Due to the nature of the mystery, the novel will also be of interest to those who enjoy stories with a scientific background, particularly Physics (although I don’t know enough about quantum physics to comment on its accuracy). A detailed knowledge of the subject is not necessary to follow the book but I suspect it will be particularly amusing to those who have a better understanding of the theory behind it. (The author does not claim expertise and thanks those who helped her with the research in her acknowledgements). The book also touches on serious subjects, including moral and ethical issues behind scientific research and the responsibility of individuals versus that of the state regarding public safety. But do not let that put you off. The book is a short, fast and action-driven story that requires a good attention span and will be particularly enjoyed by writers and readers who enjoy complex, puzzle-like mysteries, or more accurately, those who like stories that are like Russian dolls or Chinese boxes.

I enjoyed this book that is clever and knowing, and I’d recommend in particular to readers who are also writers or enjoy books about writers, to those who like conspiracies, spies and mysteries, especially those with a backstory of science and physics, and to people who prefer plot-driven books and who love Hitchcock, Highsmith and Murder She Wrote.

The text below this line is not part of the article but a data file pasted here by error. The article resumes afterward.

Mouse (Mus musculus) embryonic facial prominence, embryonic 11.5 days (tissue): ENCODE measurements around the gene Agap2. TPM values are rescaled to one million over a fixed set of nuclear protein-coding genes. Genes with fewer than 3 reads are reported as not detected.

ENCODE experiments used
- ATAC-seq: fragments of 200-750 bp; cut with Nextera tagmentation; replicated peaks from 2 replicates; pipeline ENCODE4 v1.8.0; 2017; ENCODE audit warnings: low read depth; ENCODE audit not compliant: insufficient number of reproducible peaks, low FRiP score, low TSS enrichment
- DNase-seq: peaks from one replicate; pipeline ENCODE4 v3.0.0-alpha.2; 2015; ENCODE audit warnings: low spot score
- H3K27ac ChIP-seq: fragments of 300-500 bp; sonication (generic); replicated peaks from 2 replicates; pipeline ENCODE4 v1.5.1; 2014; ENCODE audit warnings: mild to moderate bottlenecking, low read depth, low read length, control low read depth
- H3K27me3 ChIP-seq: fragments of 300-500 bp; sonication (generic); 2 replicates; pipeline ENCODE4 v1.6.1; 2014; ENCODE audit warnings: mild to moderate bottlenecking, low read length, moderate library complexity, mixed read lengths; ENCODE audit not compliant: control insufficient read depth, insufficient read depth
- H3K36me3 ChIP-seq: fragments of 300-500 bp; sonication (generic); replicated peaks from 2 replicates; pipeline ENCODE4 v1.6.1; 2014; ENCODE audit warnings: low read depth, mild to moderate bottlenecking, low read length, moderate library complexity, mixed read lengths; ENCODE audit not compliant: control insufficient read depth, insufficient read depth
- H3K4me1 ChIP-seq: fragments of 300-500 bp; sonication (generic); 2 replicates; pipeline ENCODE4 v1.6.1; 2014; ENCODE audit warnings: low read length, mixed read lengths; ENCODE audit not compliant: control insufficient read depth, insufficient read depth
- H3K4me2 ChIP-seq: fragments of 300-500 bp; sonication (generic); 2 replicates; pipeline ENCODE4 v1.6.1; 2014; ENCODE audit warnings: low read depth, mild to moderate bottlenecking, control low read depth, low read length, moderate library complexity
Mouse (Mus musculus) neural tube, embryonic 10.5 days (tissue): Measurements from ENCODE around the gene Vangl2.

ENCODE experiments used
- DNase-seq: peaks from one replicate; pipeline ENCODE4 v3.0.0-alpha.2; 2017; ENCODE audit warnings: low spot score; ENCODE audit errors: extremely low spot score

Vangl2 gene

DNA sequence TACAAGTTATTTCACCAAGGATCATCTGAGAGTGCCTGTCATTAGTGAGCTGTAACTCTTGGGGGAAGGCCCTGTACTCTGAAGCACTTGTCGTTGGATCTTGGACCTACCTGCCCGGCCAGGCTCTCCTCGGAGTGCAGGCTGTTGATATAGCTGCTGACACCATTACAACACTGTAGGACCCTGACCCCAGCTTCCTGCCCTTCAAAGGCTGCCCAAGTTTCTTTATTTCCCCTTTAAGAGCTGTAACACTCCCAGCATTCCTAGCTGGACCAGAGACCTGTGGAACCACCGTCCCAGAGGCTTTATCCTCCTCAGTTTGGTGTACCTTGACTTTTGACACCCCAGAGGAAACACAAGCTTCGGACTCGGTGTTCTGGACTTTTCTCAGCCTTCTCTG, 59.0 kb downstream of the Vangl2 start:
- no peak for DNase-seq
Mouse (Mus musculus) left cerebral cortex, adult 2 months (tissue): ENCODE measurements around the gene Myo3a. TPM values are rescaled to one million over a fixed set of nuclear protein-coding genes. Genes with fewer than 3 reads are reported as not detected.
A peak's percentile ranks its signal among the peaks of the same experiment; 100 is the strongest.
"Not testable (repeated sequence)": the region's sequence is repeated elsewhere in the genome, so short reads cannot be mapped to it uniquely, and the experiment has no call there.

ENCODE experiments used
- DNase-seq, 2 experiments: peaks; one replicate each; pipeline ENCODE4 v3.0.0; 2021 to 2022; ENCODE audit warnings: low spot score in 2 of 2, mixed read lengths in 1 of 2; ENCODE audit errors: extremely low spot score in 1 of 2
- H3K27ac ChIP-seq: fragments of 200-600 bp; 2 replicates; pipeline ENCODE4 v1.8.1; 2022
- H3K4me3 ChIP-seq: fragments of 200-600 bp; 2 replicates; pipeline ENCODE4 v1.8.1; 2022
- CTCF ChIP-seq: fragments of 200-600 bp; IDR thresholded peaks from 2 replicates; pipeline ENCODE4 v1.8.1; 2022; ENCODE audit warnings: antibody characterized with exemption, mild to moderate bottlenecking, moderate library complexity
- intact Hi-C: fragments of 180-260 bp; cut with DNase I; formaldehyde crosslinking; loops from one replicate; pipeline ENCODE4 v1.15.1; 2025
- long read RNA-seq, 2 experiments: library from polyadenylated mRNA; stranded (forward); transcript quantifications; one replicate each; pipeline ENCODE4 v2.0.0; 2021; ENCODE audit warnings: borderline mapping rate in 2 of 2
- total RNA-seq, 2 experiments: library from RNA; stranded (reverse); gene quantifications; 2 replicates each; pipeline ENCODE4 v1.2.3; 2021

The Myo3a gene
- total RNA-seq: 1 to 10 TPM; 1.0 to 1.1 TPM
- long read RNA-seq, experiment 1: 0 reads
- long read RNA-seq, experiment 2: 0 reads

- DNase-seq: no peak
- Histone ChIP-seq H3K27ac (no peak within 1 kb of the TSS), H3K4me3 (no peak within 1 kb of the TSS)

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review 2015-08-03 20:49
Planck: Brilliance Broken
Planck: Driven by Vision, Broken by War - Brandon R. Brown

In this biography of Max Planck, Brandon Brown weaves a spellbinding tale of both genius and naivete. Each chapter starts during the war, World War Two, then flashes back to an earlier period as a way of juxtaposing both Planck's drive (from his youth and middle age) and the process of being broken during the war. While this style may initially seem strange it is very effective and after a few chapters it creates a flow of its own. The discussions of science and math are kept at a sufficient level to understand why some of the ideas were considered bizarre if not outright insane but the discussions don't get bogged down in the science or math to the point that the book becomes about Planck's science rather than his life. Those elements, his science and his life, are both highlighted and brought together to create the sum which is Planck's legacy.